Protecting China’s overseas interests is gaining in importance for the government and the public in the aftermath of Russia’s invasion of Ukraine. This uptick in instability in the region is sure to be stoking fears in Beijing. First, the BRI and other investments could be disrupted and, second, there is a greater risk of instability or terrorism spilling over into Chinese territory. For now, Beijing is unlikely to abandon the region, especially Pakistan, due to its strategic location along the BRI. Instead, it will try to pressure local governments to guarantee the security of Chinese citizens and assets. But the CCP remains a risk-averse actor that will do its utmost to avoid becoming too involved in regional conflicts. If local governments fail to provide the promised security, Beijing will look for alternative investment destinations and sources of natural resources. Such moves could increase competition with Europe in Africa, Latin America and other regions.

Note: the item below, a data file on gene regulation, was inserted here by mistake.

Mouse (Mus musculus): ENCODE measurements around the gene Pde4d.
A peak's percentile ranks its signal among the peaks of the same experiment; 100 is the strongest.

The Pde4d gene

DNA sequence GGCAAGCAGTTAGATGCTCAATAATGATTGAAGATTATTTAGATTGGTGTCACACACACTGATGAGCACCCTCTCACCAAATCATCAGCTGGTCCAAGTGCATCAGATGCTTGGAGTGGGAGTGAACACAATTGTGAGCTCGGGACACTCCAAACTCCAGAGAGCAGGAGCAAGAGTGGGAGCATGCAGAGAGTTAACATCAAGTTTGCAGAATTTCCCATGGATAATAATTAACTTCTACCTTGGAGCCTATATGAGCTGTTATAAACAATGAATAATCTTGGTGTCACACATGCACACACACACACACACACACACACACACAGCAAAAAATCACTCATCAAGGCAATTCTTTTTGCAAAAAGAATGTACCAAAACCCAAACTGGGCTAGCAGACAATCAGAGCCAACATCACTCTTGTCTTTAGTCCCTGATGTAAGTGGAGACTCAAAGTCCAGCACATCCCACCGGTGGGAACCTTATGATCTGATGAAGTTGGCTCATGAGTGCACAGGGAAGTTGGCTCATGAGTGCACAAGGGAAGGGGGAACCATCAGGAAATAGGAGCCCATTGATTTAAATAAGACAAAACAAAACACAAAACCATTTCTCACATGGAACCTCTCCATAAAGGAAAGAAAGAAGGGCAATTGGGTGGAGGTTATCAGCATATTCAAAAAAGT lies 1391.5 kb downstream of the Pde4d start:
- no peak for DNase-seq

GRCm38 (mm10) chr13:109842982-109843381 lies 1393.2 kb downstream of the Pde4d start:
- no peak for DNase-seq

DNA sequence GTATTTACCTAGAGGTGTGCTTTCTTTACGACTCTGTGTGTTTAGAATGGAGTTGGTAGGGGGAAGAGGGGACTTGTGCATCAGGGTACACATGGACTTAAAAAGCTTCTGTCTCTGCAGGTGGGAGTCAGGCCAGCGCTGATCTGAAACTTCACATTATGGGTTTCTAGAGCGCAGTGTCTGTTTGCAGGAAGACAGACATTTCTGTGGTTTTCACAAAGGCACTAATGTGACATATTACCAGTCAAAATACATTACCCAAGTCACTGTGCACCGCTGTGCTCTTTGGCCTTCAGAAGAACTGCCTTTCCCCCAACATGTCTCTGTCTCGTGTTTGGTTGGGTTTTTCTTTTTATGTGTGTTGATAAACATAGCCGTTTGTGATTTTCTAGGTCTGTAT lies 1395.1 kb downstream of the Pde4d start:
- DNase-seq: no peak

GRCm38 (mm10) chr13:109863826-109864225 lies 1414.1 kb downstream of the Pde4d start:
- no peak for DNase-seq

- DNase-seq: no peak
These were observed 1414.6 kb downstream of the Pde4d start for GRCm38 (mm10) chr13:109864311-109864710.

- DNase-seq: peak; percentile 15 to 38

Geopolitical Competition

China’s reopening will increase competition for energy resources

China’s leadership has emerged from the 20th Party Congress quick to offer a conciliatory diplomatic tone. Xi kicked off the charm offensive at the G20 Summit in November, seeking to stabilize relations with the West. However, Beijing’s gestures do not herald a fundamental change in policy as its core interests have not changed. Competition with the United States and Europe will continue.